By Terry Miller
On Wednesday morning at City Hall in Pasadena, the Public Health director Michael Johnson, Council Members Gene Masuda and Tyrone Hampton along with other city officials held a press conference to unveil a new campaign which is intended to thwart the use of tobacco and vape products, particularly in N W Pasadena.
The City of Pasadena Public Health Department is combating the disproportionately high use of mentholated cigarettes, electronic cigarettes and flavored tobacco products by Hispanic/Latinos and African-Americans in the city, focusing in Northwest Pasadena. Funded by the U.S. Centers for Disease Prevention and Control’s Racial and Ethnic Approaches to Community Health (REACH) Program, this English and Spanish language media campaign uses bus shelter displays, bus interior ads, social media strategies and point-of-sale ads at tobacco retailers.
The local educational campaign in English and Spanish is focused on reaching Latino and African-American youths and adults, especially in Northwest Pasadena, with social media messages, bus shelter displays, interior placards inside Pasadena Transit buses and point-of-sale ads voluntarily used by tobacco retailers inside stores.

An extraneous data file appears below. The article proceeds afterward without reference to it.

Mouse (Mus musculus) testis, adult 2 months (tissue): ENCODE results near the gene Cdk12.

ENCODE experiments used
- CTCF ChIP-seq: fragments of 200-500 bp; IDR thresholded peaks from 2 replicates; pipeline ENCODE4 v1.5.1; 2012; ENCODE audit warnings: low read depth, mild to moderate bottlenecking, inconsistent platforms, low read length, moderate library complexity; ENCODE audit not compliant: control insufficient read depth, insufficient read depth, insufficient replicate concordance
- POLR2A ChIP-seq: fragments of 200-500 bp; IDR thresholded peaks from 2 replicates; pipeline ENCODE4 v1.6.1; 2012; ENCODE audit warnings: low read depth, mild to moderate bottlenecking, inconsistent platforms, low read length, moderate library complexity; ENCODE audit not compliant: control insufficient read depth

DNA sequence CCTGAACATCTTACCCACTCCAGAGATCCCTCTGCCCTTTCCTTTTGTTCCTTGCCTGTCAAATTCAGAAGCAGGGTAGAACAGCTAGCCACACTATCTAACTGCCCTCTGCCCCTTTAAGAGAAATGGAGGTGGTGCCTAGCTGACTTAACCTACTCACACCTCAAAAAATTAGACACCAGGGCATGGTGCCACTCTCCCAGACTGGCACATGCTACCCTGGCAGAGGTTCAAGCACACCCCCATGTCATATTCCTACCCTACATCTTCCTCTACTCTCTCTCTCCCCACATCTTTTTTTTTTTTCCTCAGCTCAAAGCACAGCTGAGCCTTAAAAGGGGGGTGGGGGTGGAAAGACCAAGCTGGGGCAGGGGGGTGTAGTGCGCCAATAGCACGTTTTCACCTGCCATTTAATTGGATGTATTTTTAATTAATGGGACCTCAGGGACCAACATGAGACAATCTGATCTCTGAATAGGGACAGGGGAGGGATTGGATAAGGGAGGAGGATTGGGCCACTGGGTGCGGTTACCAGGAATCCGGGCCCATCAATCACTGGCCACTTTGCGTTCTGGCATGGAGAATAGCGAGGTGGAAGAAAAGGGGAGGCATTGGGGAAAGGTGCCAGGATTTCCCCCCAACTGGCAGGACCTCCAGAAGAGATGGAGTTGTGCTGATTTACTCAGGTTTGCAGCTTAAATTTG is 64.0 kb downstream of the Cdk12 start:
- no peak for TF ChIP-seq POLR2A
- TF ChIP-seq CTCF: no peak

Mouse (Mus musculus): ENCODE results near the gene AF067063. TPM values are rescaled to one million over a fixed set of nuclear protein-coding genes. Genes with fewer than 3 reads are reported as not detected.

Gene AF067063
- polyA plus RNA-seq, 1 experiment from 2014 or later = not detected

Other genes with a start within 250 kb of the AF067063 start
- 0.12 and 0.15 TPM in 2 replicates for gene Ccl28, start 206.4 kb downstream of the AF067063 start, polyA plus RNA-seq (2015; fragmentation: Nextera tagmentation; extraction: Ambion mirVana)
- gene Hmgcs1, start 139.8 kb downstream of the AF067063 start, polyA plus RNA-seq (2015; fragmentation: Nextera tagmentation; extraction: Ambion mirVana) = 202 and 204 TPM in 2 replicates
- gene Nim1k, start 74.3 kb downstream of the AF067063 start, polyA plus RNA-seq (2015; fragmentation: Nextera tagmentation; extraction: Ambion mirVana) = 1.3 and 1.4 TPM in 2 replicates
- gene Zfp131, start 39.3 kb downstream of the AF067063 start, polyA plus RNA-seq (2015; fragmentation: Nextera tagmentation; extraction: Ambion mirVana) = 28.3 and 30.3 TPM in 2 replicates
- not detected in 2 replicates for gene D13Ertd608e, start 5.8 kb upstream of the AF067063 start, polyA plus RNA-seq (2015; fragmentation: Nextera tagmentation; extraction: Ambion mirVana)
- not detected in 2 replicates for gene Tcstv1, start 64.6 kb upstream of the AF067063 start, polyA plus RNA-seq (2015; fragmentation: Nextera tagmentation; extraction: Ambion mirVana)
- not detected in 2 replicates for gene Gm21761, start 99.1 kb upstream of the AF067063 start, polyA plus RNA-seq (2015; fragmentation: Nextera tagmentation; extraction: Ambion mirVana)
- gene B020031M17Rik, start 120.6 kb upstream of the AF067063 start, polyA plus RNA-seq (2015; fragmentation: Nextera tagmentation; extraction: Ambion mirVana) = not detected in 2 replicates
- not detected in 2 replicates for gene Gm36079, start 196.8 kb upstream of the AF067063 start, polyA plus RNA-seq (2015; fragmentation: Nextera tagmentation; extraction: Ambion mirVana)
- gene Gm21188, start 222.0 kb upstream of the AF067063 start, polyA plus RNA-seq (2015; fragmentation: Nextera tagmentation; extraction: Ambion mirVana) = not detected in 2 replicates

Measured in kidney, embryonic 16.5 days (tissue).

City Health Officer Dr. Ying-Ying Goh said tobacco use is still the number one preventable cause of death in the United States and statistics show the use of these types of tobacco products are very popular products with Hispanic/Latinos and African Americans.
“Most young people who use tobacco report using flavored products,” Dr. Goh said. “These products are deadly tools that hook young people onto a lifetime of tobacco use.”
Funding for the educational campaign comes from a three-year, $1.5 million grant from the U.S. Centers for Disease Control Prevention’s Racial and Ethnic Approaches to Community Health (REACH) Program. Currently, the federal REACH program has provided 49 grants, but Pasadena is the only city-based health department in the country to receive funding and is also the only grantee using the funds for an anti-menthol, anti-tobacco product prevention effort.
Public Health Department Director Michael Johnson said the educational campaign seeks to:
Raise awareness about the high use of mentholated cigarettes, electronic cigarettes and flavored tobacco products and the aggressive advertising tactics used by the tobacco industry.
Increase knowledge about mentholated and flavored tobacco to combat common perceptions that these products are safer than regular tobacco.
Shift prevailing attitudes about these products among Pasadena’s African-American and Latino adults and youths that these products are acceptable to use.
Dr. Ying-Ying Goh said the Use of tobacco products is still the number one preventable cause of death in the United States, and use of these types of tobacco products is disproportionately higher for Hispanic/Latinos and African Americans than for other groups. The Pasadena campaign is a three-year program to help increase awareness about the dangers of mentholated cigarettes, electronic cigarettes and flavored tobacco products, often cleverly packaged to entice young people to start using these dangerous products.